The Writer's Society Isn't a Nice Place to Belong to... (A Rant)

By | 5:30 PM Leave a Comment
    The Writer's Society Isn't a Nice Place to Belong to... (A Rant)

by: Ray T. Scott

      How often do you hear my cries for attention? How frequently have you seen my heart written in digital ink, sprawled across the interverse and urinated on by others who think they have a write to judge me on my personal experiences? Probably never. If I had a Radiohead album for every piece of work I've submitted that hasn't even seen the back-light of a literary agent's desktop I'd have their entire discography. Though you may disagree, I am not whining or complaining. I don't right write for wrong. I don't write for you. I don't write for them. I write for me. I don't write for gratification, I write for purification. 
      Most writer's I know or know of either believe they are working on the next "Fight Club" in all it's complexity and profound symbolism and they actually believe they have a best seller on their hands and they damn well could. But how could they know if they've been given a fair chance to truly showcase their creativity if they can't even get read? Or a decent response. They get the automated:

       "Dear [insert name here], We aren't very sorry to inform you that your submitted work, [insert title here], contained a style of writing that was undisciplined. The first chapter or so seems to tally up to rambling and the piece is thoroughly amateurish writing. (Granted, this is the rejection of Jacqueline Susuann toward her book "Valley of the Dolls" which eventually went on to sell thirty million copies) You have no business being a writer, your character's lack substance and a well developed personality which is virtually unreachable to the reader. Blah blah blah blah blah blah blah!!"

        Okay, so those seem a tad harsh. They are. But these are the sort of things the greatest authors of our lifetimes have been told, from F. Scott Fitzgerald to Dr. Seuss. The writers sitting on best sellers most likely won't get this kind of a reaming since the mock rejection statement above was more of a compilation of feelings expressed toward well-known writers. However, they should expect something similar of sorts. Maybe it will be artificially sweetened. Either way, don't expect to become the next big thing. 

     With my initial statement of my work never being seen isn't as if I feel entitled to having my work read. I mean, I could never know what has been peaked at or not. But no one deserves the benefit of the doubt; not even agents. Not even the writer's. I don't think I deserve to be read, but it WOULD, however, be nice considering the amount of effort I put into these ninety thousand word novels. And I know agencies and publishers get thousands of submissions a day, but there is enough time in the world to be able to read each piece and give a decent word of feedback.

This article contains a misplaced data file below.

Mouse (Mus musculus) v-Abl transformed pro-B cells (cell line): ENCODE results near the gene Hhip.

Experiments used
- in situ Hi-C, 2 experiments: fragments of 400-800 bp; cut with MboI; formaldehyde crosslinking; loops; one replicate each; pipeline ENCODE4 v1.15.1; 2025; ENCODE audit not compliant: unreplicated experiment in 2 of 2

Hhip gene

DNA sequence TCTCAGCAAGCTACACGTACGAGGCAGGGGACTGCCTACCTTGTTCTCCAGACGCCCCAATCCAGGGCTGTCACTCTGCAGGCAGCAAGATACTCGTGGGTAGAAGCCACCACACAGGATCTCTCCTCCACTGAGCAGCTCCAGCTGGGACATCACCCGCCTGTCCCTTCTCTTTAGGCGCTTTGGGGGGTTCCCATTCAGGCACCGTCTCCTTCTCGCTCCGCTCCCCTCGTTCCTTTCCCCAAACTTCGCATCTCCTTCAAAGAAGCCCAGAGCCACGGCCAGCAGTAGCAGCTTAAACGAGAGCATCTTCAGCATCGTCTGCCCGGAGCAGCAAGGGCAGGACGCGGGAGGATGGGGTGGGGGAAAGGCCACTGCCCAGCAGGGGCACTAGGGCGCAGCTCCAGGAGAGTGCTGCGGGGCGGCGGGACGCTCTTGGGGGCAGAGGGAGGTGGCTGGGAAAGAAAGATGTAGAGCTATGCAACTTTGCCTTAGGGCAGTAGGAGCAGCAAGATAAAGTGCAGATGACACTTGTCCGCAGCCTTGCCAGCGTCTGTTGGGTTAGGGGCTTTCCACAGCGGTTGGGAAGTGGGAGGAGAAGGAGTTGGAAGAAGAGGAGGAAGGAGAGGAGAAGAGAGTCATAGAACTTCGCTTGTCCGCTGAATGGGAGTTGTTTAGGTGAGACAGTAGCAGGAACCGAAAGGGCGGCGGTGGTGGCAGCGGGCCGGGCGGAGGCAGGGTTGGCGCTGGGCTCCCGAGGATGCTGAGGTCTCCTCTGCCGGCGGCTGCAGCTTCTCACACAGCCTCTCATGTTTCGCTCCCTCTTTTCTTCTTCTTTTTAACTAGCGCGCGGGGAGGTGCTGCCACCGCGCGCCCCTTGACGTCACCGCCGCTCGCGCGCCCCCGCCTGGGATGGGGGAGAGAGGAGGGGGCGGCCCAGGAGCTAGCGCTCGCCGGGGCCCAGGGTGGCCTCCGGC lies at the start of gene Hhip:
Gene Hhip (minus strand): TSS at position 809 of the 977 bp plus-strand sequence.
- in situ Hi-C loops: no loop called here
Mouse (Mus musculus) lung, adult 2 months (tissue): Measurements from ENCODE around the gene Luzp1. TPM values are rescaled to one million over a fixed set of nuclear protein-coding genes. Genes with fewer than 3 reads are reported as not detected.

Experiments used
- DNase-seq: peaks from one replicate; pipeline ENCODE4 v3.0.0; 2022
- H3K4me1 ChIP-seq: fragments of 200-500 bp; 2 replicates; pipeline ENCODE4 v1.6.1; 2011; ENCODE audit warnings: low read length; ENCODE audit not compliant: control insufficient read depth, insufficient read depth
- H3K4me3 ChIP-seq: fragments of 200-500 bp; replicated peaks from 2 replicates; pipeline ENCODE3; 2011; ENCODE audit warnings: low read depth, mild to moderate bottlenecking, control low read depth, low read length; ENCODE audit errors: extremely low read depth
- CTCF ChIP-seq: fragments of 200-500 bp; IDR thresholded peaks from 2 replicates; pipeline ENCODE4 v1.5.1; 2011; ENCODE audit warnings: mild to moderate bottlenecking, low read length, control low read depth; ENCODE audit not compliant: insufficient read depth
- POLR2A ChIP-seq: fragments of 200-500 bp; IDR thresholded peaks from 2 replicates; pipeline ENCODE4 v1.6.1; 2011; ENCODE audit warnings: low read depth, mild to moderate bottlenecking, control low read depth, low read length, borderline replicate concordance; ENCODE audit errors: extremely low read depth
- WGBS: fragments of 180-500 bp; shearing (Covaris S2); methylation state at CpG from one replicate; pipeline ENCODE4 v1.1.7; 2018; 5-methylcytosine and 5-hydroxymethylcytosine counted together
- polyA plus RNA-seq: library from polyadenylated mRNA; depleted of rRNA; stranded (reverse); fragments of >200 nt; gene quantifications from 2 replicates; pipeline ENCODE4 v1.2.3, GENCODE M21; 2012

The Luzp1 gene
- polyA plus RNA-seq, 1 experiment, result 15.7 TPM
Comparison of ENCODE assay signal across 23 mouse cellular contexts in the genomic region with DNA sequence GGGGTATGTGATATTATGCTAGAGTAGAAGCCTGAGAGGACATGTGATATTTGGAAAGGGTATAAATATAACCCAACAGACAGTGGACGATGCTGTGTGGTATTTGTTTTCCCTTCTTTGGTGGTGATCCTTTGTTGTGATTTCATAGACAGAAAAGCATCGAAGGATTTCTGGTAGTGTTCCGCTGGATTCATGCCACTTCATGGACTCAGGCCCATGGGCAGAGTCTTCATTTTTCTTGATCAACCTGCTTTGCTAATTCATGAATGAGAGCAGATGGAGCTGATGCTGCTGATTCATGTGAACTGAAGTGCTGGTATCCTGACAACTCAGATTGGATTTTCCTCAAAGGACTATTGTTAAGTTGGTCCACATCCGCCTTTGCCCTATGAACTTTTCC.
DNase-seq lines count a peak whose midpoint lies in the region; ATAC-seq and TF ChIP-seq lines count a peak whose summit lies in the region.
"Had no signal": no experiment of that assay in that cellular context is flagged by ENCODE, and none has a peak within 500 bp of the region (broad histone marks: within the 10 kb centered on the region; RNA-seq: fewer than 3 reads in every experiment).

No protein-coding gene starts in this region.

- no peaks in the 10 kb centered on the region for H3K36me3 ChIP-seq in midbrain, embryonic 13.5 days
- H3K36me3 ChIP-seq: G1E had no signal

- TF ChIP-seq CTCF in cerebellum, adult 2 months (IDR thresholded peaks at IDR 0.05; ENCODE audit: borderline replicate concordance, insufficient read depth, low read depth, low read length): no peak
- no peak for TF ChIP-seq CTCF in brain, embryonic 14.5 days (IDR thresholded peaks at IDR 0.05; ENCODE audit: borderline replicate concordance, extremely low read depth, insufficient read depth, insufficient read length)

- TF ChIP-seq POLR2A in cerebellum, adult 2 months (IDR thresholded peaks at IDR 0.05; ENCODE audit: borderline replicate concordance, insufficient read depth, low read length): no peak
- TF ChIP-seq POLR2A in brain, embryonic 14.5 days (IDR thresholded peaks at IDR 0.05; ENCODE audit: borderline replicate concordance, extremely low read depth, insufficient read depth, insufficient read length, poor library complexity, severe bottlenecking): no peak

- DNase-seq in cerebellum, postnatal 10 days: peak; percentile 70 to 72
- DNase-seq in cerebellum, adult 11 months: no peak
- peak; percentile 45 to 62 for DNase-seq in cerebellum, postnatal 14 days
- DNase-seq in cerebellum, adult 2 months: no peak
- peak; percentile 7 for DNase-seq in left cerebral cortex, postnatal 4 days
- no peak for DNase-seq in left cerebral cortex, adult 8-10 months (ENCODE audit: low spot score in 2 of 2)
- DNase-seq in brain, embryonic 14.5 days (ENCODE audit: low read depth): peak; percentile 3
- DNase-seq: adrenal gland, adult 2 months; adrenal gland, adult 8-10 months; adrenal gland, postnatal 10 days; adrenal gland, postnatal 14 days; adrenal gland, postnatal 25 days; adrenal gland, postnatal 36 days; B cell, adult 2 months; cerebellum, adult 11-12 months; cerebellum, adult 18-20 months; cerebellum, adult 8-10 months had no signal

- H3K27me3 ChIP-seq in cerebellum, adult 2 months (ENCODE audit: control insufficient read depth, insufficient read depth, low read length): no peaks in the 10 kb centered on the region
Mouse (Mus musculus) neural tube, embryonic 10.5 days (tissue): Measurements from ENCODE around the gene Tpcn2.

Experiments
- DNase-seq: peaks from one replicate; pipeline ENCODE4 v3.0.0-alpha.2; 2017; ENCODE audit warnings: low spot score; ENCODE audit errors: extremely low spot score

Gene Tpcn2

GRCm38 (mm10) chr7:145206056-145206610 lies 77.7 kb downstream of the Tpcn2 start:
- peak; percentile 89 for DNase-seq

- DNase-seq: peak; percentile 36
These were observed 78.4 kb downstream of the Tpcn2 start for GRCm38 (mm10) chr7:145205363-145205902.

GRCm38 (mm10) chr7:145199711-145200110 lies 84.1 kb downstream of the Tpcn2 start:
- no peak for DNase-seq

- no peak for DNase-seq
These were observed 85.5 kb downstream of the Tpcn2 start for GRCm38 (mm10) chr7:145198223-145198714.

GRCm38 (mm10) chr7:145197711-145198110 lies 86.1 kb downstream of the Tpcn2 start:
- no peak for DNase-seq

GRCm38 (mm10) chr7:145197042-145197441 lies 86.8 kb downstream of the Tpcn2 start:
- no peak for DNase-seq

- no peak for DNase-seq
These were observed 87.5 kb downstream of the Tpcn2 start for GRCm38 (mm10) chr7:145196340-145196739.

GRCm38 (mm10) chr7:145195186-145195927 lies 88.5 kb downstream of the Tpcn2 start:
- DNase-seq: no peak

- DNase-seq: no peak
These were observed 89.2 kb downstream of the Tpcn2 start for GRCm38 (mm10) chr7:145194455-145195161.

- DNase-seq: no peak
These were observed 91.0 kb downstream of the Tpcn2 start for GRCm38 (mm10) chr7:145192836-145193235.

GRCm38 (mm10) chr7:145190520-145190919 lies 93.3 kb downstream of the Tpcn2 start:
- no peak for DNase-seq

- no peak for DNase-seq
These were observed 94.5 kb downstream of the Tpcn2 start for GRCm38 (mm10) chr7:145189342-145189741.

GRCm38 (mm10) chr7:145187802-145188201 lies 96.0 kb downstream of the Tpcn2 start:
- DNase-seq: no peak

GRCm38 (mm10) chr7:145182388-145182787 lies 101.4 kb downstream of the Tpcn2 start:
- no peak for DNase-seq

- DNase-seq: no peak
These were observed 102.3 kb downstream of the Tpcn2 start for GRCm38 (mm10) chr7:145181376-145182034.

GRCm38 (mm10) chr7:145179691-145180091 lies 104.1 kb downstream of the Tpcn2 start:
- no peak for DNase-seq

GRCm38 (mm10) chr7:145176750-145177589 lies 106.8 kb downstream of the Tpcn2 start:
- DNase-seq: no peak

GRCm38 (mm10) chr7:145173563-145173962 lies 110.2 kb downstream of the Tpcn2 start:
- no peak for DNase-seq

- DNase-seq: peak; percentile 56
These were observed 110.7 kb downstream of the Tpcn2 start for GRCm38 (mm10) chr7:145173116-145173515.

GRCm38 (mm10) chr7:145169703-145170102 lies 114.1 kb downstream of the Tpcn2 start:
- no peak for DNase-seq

This may come as a surprise to some, but this -for lack of a better word- rant, is purposed to encourage all fellow writer's in the world not to give up. This is a quick shimmy of a post to tell you that The Writer's Society is not a nice place to belong to. Agent's are great people who make our worlds continue to turn but only if they read your work and even then doesn't quite stop the roller coaster of getting. Also, if you consider yourself an indie writer or amwriter, how many fellow indies have you supported? How many books of the "not yet well-known" have you actually read? You can't expect everyone to read your work though, if you can't take the time out to read someone else's work. So, with that being said, I welcome anyone and everyone who has anything they'd like to have read. I'd love to buy and read your novels or read your poems. I'd love to give you my feedback, for whatever it's worth. But don't forget . . . No matter how many times you get rejected or even passed on and your work doesn't get read at all, don't give up. Every best seller was rejected at least once before it became what it is today. And never forget to support those in need of it, it will pay off.

Newer Post Older Post Home
@Copyright by The "Wanted" Needs courtesy of Blogger. Each author retains sole copyright to his or her contributions to the site and their creations.